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Jackie Robinson' goes deep

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Ken Burns documentary a thorough portrait

Baseball has always been a game that places a premium on history. The past is vitally important, whether we're talking about all-time great players or the various statistics that allow us to compare the best of the best across the eras.

However, there are some figures in the game's history that transcend their on-field talents that transcend the game entirely.

Master documentarian Ken Burns who has long since established his filmmaking bona fides when it comes to baseball has tackled one such transcendent figure in his newest film 'Jackie Robinson.'

Whether you're a baseball fanatic or someone who couldn't care less about the sport, you likely know the name Jackie Robinson. As the first player to take the field in violation of baseball's longstanding and virulent 'gentlemen's agreement' the one that kept people of color off Major League Baseball rosters Robinson was more than just an exceptional ballplayer (though he was that). He was a symbol, a beacon of hope for his race in a time just after World War II when African-Americans were still treated as second-class citizens or worse.

Robinson grew up hard, but translated a preternatural athleticism he lettered in football, basketball and track along with baseball at UCLA and there were plenty who believed that baseball was Robinson's third-best sport into a better life.

Of course, the culture of the time left him fighting prejudices all along the way including his stint in the military, where his friendship with Joe Louis led to progress in the realm of allowing black candidates into Officer Candidate School. This was also the period of his infamous court-martial, though he was acquitted.

The year after his discharge 1945 Robinson joined the Kansas City Monarchs, a Negro League baseball team. But it was the next year that marked the biggest changes in direction of Robinson's life. In 1946, he married his wife Rachel. He also started playing for the Montreal Royals, a minor league affiliate of the Brooklyn Dodgers.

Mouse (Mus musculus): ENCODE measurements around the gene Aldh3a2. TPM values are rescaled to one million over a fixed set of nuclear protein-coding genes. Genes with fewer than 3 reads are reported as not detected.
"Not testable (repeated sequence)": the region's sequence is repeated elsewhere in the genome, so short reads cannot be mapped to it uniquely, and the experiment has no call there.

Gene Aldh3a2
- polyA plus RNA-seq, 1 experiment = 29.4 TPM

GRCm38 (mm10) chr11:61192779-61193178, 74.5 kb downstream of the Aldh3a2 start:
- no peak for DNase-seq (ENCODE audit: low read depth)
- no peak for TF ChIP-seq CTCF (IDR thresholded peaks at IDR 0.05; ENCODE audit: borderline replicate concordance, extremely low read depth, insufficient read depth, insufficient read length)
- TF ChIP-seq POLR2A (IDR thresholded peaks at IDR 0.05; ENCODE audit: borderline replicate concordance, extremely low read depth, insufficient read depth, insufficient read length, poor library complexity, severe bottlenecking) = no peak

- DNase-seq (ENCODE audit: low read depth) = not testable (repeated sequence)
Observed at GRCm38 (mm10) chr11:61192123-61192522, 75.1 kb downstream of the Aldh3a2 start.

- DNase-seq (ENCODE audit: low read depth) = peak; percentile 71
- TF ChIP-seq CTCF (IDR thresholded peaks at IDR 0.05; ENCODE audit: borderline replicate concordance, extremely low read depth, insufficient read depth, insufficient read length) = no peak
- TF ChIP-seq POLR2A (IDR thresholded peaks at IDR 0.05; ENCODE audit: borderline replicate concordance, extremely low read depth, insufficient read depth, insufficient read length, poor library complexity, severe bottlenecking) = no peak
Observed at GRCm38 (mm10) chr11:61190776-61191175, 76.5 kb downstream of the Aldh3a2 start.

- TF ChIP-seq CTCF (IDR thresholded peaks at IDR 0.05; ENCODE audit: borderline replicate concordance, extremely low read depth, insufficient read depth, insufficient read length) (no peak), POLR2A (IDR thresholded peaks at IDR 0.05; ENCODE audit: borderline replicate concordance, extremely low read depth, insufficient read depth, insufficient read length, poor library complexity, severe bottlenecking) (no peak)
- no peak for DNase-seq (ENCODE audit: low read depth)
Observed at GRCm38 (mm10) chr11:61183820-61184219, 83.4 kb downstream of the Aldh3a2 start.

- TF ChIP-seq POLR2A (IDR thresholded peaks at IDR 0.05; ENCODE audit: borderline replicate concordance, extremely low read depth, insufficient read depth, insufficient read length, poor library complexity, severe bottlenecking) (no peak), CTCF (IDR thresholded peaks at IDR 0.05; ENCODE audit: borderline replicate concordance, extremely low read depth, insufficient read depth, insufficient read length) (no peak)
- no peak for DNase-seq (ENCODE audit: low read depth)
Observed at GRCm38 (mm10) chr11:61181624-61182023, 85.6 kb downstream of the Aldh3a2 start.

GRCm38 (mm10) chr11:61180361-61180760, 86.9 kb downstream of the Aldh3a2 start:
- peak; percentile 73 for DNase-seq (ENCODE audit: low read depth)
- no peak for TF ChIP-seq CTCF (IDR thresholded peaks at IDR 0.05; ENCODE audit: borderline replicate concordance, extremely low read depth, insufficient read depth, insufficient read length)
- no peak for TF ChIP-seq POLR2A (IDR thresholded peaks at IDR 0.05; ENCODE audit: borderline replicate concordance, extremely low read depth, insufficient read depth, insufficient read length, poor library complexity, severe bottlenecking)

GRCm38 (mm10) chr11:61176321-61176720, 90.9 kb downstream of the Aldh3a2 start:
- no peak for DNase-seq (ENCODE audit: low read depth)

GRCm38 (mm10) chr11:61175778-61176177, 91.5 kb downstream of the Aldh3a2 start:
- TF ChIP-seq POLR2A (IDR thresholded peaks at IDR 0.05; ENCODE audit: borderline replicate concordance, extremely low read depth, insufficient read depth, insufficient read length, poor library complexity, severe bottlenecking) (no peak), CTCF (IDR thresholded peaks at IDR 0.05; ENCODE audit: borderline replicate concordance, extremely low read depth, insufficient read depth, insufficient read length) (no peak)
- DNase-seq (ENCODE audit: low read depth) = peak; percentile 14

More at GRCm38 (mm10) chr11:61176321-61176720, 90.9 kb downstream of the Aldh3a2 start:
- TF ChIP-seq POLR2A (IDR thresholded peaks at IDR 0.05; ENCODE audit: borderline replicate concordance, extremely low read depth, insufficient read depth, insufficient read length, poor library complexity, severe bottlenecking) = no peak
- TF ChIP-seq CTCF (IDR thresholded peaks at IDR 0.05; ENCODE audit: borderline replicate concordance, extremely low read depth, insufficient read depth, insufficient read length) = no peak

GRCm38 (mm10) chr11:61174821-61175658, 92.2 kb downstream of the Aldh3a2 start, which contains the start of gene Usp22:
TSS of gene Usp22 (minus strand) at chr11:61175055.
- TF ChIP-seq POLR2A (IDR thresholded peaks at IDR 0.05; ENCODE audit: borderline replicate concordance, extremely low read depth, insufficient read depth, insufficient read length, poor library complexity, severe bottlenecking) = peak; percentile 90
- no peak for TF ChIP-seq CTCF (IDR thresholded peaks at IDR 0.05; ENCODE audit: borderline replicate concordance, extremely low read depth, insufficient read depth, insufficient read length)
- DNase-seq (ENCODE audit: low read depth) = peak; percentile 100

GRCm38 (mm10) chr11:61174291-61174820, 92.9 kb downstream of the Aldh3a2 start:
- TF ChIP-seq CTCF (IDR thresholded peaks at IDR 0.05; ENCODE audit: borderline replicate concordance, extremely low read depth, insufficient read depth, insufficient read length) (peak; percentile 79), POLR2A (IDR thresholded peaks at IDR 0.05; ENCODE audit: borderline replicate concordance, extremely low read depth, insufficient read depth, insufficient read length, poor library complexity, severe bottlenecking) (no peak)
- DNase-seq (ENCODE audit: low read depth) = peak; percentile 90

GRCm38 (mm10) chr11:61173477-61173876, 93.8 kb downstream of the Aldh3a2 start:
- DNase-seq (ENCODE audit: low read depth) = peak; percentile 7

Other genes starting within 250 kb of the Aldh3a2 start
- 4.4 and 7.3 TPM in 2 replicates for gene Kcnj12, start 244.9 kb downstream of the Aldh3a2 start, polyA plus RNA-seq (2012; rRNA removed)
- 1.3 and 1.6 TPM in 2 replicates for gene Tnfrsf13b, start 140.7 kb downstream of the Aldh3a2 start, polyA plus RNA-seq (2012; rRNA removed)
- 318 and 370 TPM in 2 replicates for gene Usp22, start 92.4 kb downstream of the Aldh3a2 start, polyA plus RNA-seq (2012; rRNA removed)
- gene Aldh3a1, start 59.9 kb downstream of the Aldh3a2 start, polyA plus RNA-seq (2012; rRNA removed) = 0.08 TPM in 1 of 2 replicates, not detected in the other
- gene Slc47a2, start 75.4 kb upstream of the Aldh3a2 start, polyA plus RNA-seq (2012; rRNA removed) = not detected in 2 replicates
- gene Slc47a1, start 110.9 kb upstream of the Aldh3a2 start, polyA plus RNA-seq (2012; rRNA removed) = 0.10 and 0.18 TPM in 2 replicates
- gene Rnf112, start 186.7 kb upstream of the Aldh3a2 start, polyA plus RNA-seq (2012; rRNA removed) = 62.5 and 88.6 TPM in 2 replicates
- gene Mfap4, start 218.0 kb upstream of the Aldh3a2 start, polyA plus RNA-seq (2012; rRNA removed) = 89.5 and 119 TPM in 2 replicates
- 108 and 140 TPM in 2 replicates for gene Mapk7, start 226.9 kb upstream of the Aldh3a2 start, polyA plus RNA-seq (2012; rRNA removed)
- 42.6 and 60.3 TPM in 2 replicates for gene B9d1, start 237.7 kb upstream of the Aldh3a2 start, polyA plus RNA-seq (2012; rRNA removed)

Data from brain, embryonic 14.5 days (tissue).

And then, on April 15, 1947, MLB's color barrier was broken.

What followed was a 10-year big league career that, while marked with plenty of pitfalls and prejudices, culminated in the Hall of Fame. And make no mistake Robinson was enshrined on his own merits; his career was enough regardless of his status as a pioneer.

He found plenty of success outside the game as well. He became a successful businessman and broke new ground for African-Americans in media realm as well. In many ways, he was a beloved figure.

But his place in the civil rights realm seemed to be in almost constant shift. He was an early proponent of the NAACP and a vocal supporter of Martin Luther King Jr. However, he also became a supporter of Richard Nixon's 1960 run for president. As the nature of the movement became more militant, Robinson was viewed in some circles as part of the establishment; some even referred to him as an 'Uncle Tom.'

Jackie Robinson passed away in October of 1972 at the age of 53. In the years since, he has become even more of an important figure in modern American history. So much so that in 1997, MLB universally retired his number 42. Since 2004, MLB has observed 'Jackie Robinson Day' every April 15 the anniversary of Robinson's first game in the bigs. On that day, all players wear Robinson's number, ensuring that each generation will be reminded of what he accomplished.

No one brings history to life quite like Ken Burns. And his obvious passion for the game of baseball helps ensure that his films on that particular subject truly shine. 'Jackie Robinson' is another fine example, an engaging snapshot of a life important not just to baseball, but to his country.

The approximately four-hour runtime might seem off-putting to the casual viewer, which is understandable that's a significant time commitment. But that time allows Burns to delve deep, giving us a full narrative that moves beyond Robinson's (admittedly fascinating) years with the Dodgers. It's a chance to see that part of it, yes but also an opportunity to learn more about the man he was before he came to Brooklyn and the man he became after he left.

It's the exploration of those later years that really brings this film home. Many people have at least a vague knowledge of Jackie Robinson the pioneering baseball player. However, relatively few know about the impact Robinson had after his playing days were over.

Through it all, the impression is of a man of great decency and principle. While not everyone may have agreed with his methods and choices, there's no doubt that Robinson was forever seeking paths toward racial justice and equality. Fighting for the right to become an officer, stealing home 19 times in his big league career, starting one of the most successful African-American banks all of these things were indicative of the man's unshakeable pride and self-belief.

'Jackie Robinson' is ideal for any baseball fan. It's a marvelous overview of Robinson's life suitable for the casual viewer, but there are some fascinating tidbits for the more knowledgeable fan as well. It is a thoughtful and compelling about a thoughtful and compelling man another home run from Ken Burns.

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